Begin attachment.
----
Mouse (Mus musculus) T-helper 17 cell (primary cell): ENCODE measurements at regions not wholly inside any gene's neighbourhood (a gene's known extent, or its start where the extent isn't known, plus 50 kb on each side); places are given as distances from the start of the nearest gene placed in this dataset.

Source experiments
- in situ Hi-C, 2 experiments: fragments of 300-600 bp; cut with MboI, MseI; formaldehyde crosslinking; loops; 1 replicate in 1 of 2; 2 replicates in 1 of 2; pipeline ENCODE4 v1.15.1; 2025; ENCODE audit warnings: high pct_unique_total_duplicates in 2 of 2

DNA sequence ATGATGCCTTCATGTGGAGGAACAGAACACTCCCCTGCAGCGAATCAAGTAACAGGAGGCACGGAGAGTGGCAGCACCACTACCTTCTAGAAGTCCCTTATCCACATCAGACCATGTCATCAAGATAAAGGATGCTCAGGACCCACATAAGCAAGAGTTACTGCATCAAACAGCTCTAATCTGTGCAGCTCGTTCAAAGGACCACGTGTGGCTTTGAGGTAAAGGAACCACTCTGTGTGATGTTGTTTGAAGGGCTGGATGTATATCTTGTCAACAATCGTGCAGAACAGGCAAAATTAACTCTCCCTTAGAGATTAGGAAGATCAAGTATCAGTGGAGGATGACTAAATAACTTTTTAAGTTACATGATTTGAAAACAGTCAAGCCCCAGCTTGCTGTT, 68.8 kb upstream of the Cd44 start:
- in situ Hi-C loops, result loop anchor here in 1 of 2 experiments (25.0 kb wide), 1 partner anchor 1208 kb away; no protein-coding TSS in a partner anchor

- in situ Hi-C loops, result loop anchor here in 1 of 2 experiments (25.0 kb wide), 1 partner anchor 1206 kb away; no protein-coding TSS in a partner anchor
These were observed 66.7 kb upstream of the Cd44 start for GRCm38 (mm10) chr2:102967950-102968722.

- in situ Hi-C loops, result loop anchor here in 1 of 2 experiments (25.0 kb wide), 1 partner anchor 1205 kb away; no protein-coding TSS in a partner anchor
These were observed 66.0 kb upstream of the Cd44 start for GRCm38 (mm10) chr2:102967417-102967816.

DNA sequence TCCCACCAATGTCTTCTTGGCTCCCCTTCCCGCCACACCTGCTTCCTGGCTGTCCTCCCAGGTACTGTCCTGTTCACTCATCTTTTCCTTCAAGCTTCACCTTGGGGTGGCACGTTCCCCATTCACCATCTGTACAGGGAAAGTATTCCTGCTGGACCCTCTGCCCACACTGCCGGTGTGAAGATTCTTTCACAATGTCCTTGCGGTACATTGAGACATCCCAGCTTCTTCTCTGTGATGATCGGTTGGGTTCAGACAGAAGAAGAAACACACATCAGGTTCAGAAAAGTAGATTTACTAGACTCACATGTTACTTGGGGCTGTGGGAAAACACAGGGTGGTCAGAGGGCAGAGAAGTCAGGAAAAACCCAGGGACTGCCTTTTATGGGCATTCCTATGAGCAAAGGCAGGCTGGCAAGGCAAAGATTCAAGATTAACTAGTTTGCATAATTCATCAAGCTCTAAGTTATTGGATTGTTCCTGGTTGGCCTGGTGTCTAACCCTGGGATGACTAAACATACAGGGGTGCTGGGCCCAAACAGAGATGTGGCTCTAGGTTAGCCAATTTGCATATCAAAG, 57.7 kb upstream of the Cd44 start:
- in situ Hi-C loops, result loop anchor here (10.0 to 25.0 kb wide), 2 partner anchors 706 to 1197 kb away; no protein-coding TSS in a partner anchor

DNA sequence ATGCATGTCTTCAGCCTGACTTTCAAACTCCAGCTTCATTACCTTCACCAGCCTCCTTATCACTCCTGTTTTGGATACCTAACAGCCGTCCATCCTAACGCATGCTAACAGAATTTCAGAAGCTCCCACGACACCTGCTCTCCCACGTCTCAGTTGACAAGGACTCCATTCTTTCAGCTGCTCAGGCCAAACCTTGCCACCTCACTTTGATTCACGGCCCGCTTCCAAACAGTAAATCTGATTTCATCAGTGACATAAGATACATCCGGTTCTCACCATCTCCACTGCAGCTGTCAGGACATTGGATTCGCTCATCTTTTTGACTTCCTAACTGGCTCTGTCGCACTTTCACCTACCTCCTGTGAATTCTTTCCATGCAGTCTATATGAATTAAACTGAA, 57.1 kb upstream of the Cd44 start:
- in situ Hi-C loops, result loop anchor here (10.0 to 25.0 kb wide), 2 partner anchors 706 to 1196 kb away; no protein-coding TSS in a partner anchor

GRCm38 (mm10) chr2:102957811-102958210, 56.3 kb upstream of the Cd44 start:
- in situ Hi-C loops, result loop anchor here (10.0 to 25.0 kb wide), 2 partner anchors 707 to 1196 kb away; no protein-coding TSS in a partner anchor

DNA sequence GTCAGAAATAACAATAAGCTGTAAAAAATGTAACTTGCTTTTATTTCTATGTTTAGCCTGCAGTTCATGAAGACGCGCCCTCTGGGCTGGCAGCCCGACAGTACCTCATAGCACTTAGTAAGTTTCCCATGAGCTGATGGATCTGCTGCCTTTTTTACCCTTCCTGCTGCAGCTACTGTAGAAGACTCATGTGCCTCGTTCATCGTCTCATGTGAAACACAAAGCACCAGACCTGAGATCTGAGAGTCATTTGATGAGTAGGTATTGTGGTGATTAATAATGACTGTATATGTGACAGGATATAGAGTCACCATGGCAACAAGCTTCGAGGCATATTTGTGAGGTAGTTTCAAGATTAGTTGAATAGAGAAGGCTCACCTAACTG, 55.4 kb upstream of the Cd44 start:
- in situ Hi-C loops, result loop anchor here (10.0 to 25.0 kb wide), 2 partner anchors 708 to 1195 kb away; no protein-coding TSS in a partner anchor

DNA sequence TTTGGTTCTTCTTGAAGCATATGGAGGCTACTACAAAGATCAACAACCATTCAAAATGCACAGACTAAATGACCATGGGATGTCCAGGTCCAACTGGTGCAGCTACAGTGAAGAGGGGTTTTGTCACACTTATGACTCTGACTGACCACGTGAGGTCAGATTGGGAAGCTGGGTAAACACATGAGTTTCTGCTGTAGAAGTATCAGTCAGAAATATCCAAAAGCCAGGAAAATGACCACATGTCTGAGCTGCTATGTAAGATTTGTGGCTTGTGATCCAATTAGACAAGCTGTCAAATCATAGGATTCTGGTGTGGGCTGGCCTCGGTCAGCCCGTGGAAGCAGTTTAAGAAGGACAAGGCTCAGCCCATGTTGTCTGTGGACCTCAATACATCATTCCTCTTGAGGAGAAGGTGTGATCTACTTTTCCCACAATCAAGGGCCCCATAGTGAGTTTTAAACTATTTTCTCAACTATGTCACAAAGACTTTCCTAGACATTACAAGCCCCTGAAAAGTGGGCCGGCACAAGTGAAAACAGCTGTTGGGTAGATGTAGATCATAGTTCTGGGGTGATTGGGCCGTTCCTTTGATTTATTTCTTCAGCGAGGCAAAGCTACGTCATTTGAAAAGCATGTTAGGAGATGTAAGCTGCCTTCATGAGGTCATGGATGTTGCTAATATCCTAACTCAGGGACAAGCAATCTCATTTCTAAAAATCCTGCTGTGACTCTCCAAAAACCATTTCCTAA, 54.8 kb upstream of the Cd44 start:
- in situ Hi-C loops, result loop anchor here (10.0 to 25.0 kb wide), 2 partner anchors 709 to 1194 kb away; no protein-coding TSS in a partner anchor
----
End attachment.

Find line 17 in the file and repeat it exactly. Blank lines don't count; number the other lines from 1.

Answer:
- in situ Hi-C loops, result loop anchor here (10.0 to 25.0 kb wide), 2 partner anchors 708 to 1195 kb away; no protein-coding TSS in a partner anchor